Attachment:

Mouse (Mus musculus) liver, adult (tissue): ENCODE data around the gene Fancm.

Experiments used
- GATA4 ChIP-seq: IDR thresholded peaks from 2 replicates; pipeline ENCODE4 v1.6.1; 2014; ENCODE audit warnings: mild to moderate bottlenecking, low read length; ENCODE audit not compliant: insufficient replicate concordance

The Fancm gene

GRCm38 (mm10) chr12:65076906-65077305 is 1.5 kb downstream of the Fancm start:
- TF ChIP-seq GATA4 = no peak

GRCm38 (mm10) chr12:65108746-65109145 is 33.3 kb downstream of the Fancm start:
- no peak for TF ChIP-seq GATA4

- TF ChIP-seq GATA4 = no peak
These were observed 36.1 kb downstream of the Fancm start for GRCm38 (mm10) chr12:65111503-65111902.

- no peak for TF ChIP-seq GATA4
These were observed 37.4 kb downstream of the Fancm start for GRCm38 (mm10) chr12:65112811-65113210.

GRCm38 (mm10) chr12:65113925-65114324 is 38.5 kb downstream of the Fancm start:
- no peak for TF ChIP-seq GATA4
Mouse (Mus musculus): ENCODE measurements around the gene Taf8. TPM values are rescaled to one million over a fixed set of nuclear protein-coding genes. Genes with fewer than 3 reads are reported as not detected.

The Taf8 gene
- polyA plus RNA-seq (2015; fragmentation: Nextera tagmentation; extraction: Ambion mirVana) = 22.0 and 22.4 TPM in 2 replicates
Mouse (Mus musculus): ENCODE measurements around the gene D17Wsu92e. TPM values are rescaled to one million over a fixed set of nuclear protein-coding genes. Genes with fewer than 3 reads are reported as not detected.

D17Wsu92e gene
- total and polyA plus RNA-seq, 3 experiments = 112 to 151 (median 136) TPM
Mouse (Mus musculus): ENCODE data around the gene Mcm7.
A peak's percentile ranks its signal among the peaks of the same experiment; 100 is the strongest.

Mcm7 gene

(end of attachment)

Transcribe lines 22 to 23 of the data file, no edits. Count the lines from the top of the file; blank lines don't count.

A peak's percentile ranks its signal among the peaks of the same experiment; 100 is the strongest.

Mcm7 gene